In January 1924, Henderson took his first band out of Harlem and into Club Alabam, just off Times Square. Its bootlegger owners had remodeled it to make it resemble a Southern plantation. Prohibition New York teemed with these Dixie-themed speakeasies—Kentucky Club, the Black Bottom, the Plantation Club, the Cotton Club—a subtle racism soon to be etched into the American consciousness in Warner Brothers wiseguy films. These were strictly segregated, yet America was enchanted with ham-fat songs about mammy in her bandanna in Alabamy. Henderson’s men had to set up on a bandstand that was a fake plantation house back porch, in front of murals of trees scumbled with Spanish moss. A fake French door with a fanlight said it all: even Northern white people liked to imagine themselves being entertained by plantation darkies freshly convened from the cotton fields, playing for Ole Massa hisself.

Few of Henderson’s young sidemen had ever set foot in Dixie. Most were Great Migration babies whose parents had long since fled the South. Coleman Hawkins was from Topeka. Don Redman was a prodigy out of Harper’s Ferry who could play any instrument put in his hands. Segregation kept them all out of “legit” symphonies or pit orchestras. When Fletcher Henderson and his colleagues squared off with that first all-white audience at Club Alabam, it must have felt somewhat like anthropology, a first encounter with volatile primitives whose reputation for barbarism had preceded them. He answered the moment with equanimity and grace, and wooed the whites forward toward their own evolution with songs like “Teapot Dome Blues,” “After the Storm,” and “My Papa Doesn’t Two-time No Time.” As word got around, Henderson became that “hot” Harlem bandleader you could hear without actually having to step foot in Harlem.

When white owners tried to get Henderson to fire Hawkins for refusing to dance with one of the chorus girls, he declined. At first opportunity, he eased the band off the fake plantation porch of Club Alabam, over to the original Roseland Ballroom on Broadway. Roseland had two bandstands, one black, one white. When the white band left to tour, Henderson’s men quietly became the house band by default. This would be home base for Henderson for over a decade. His audiences were white, thousands of them. Radio broadcasts from the ballroom gave him a national reputation. Apparently he worked without a contract at Roseland, cash and carry. He bought a house on Striver’s Row. By 1926 most dance orchestras, black and white, were imitating the Henderson sound: “pyramid” chords, sectional counterpoint, advanced harmonies, flatted fifths. Team racial uplift had gained considerable yardage. No ham fat, no hokum, no jellyroll required.

Henderson loved to graft European orchestral notation onto silly little street songs, to take a single note of melody and fan it out into rich, syncopated color. This required cutthroat sight-reading skills, with a penchant for sudden improvisation. One of his sidemen later compared the Henderson requirement to being able to see around corners. The received wisdom was, if you could cut the mustard in that band, jazz was yours, baby.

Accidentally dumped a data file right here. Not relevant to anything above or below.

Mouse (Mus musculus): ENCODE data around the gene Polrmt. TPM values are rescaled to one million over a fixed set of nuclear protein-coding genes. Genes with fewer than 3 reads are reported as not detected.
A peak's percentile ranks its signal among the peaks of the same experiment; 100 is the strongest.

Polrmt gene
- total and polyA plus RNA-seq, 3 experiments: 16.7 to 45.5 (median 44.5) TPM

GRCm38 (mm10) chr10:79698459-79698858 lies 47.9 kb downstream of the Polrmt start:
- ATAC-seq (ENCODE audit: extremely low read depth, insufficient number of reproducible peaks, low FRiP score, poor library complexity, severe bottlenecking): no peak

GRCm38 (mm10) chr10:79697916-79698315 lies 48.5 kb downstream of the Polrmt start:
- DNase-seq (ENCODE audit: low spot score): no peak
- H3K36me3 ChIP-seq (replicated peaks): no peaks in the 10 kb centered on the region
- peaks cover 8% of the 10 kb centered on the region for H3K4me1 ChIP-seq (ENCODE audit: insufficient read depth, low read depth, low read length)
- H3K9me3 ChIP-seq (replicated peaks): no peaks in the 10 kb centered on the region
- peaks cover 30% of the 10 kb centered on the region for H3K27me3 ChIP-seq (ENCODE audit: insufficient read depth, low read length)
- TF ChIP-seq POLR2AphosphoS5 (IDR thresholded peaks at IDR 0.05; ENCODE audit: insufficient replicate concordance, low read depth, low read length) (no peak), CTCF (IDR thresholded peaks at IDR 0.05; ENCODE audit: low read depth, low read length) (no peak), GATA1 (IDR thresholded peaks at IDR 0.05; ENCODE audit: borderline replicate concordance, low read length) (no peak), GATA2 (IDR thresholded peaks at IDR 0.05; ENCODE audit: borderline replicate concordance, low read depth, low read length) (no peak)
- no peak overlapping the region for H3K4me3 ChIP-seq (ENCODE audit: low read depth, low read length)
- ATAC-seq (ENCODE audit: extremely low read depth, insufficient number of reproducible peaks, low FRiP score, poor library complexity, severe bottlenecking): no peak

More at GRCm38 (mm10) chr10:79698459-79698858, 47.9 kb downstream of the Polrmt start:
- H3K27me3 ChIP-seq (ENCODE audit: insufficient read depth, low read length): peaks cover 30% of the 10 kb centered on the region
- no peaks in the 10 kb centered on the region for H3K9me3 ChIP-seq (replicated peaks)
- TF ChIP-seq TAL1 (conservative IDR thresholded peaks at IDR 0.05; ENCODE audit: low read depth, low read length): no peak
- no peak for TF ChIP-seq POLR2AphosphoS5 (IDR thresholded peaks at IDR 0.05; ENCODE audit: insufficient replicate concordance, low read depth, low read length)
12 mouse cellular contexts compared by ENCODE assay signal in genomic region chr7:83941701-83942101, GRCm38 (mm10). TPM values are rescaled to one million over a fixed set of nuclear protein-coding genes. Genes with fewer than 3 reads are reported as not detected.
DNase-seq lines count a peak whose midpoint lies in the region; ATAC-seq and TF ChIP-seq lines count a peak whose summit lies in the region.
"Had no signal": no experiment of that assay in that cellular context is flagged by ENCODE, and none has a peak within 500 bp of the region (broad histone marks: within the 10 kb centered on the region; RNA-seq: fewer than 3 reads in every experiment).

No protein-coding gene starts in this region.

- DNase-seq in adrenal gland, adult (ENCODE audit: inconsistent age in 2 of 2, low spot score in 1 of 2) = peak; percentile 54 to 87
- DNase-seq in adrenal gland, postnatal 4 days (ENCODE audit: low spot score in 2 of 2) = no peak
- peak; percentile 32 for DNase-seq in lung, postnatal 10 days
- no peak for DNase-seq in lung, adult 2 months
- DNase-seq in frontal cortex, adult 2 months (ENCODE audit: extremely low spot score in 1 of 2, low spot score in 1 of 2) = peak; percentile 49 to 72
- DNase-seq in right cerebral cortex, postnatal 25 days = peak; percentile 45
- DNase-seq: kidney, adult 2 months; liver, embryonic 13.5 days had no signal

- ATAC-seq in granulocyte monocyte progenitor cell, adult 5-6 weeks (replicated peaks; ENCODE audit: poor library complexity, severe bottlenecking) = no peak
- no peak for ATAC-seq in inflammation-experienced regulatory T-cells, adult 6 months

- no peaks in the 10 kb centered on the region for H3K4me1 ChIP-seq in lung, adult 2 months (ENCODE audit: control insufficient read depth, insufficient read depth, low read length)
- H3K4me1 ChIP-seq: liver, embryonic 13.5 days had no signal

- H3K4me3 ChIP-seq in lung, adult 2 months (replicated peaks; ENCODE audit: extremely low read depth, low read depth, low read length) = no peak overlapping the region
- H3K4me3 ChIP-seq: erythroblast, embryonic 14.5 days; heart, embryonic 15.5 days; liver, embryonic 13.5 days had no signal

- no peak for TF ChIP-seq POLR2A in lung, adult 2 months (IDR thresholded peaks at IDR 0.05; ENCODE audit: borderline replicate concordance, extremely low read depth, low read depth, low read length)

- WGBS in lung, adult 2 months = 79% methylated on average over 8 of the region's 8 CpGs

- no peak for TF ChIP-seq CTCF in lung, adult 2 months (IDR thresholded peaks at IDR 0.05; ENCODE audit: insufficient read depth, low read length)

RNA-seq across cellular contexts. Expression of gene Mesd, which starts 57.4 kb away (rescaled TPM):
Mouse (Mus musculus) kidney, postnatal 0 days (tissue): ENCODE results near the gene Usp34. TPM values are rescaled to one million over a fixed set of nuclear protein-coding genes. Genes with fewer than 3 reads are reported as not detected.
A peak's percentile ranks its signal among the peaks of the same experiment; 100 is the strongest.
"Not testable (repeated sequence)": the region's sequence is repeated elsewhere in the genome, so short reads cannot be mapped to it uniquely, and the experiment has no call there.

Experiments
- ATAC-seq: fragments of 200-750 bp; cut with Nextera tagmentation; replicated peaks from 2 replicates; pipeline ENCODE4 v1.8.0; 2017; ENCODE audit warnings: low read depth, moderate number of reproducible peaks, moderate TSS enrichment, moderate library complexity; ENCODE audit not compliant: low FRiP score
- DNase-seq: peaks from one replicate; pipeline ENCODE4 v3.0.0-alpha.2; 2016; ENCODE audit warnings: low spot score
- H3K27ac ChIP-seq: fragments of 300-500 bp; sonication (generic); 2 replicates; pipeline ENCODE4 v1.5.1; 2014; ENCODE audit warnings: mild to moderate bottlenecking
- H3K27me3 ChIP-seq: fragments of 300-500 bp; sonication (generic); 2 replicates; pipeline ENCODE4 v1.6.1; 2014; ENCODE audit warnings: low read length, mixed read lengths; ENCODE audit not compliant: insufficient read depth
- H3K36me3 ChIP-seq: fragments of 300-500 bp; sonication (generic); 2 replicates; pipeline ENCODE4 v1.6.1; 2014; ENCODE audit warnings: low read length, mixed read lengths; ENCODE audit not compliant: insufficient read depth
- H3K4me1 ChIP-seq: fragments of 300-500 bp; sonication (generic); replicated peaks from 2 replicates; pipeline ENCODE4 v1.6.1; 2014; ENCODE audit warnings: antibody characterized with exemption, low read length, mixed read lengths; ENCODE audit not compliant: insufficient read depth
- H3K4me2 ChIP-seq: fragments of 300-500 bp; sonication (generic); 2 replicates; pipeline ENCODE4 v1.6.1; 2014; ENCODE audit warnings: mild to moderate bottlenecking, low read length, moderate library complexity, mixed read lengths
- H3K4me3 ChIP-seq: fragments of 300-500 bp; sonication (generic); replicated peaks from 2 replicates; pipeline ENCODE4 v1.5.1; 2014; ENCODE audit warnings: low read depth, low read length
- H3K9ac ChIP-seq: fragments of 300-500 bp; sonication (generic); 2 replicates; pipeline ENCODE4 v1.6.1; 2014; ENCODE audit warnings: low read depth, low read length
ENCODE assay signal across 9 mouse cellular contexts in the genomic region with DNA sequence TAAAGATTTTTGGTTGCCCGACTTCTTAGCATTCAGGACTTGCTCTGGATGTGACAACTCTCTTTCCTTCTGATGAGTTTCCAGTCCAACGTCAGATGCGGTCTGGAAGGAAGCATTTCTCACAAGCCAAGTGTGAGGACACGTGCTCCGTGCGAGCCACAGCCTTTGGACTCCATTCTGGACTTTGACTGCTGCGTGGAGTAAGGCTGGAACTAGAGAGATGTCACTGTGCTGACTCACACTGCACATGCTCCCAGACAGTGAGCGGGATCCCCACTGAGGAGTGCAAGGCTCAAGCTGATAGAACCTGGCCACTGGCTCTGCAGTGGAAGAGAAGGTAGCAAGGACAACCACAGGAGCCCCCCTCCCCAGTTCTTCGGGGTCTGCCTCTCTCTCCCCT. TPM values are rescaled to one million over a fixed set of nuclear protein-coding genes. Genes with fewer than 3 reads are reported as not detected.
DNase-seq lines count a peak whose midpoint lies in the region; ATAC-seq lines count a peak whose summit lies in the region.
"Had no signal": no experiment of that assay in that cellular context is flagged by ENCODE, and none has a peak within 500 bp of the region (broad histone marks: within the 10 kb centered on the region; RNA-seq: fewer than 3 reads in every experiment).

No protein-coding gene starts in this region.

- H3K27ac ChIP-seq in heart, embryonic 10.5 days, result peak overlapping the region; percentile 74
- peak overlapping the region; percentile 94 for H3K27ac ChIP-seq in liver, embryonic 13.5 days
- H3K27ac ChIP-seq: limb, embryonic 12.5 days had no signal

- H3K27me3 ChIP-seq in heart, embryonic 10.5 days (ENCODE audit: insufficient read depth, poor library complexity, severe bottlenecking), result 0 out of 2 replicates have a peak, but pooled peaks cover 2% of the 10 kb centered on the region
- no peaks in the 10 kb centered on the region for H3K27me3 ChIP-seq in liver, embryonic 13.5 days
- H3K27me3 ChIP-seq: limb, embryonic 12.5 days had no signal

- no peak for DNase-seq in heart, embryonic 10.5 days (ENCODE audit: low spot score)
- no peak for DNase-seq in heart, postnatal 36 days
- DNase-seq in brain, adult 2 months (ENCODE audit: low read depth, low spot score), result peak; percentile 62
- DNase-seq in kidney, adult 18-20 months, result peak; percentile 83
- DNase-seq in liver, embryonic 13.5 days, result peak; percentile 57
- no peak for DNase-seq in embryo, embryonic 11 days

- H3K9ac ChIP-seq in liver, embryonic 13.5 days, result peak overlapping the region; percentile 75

Some of Henderson’s best work happened when he would rake the cheap veneer of lyrics right off a trite white Tin Pan Alley song and make it new. He could peel a hurtful racist song down to its studs, then renovate it into a statelier mansion in which a black soul could stand at its full height. While white America was still drunk on ragtime and bogus blackface “coon-shouter” songs, Henderson minimized lyrics and substituted jazz breaks. Louis Armstrong learned the hard way that Henderson didn’t have much respect for scat singing, and he began to pour his whole story into his horn.

If Henderson’s men had something to say, they had to say it with their instruments. This is why those solos often achieved the power of human voice, clarinets bubbling up out of the bass line to exchange witticisms with the trumpets. A tuba would burp along amiably, then suddenly assert its right to pontificate. “Sugarfoot Stomp” (1925) runs like a souped-up Model T with a creaky carburetor, syncopating about a half-hitch too fast. You can hear all the way into the future on that side: a barely containable twenty-three-year-old Louis Armstrong and a twenty-year-old Coleman Hawkins on tenor saxophone, each already in possession of a singular instrumental voice, with Billie Holiday’s dad, Clarence, keeping it all glued together with guitar. The effect is rollicking and wonderfully crunk.

Henderson’s bands could play sweet jazz, but their true love was hot, hard-driving stomps. “Dionysiac heat” is the way one New York critic described the Henderson sound in the Saturday Review. Those old brittle 78s, he said, don’t really capture the “golden seething spirit of a Fletcher Henderson occasion.”